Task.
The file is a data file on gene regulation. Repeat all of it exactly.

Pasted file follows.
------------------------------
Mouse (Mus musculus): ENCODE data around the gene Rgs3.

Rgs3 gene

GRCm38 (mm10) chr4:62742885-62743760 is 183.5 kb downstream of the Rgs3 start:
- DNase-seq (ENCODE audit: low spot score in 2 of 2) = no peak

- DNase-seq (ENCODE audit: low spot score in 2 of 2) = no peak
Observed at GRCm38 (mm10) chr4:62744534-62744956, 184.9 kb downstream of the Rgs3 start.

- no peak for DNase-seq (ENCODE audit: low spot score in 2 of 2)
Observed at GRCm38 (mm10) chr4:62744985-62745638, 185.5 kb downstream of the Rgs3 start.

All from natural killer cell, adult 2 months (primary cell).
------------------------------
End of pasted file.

Mouse (Mus musculus): ENCODE data around the gene Rgs3.

Rgs3 gene

GRCm38 (mm10) chr4:62742885-62743760 is 183.5 kb downstream of the Rgs3 start:
- DNase-seq (ENCODE audit: low spot score in 2 of 2) = no peak

- DNase-seq (ENCODE audit: low spot score in 2 of 2) = no peak
Observed at GRCm38 (mm10) chr4:62744534-62744956, 184.9 kb downstream of the Rgs3 start.

- no peak for DNase-seq (ENCODE audit: low spot score in 2 of 2)
Observed at GRCm38 (mm10) chr4:62744985-62745638, 185.5 kb downstream of the Rgs3 start.

All from natural killer cell, adult 2 months (primary cell).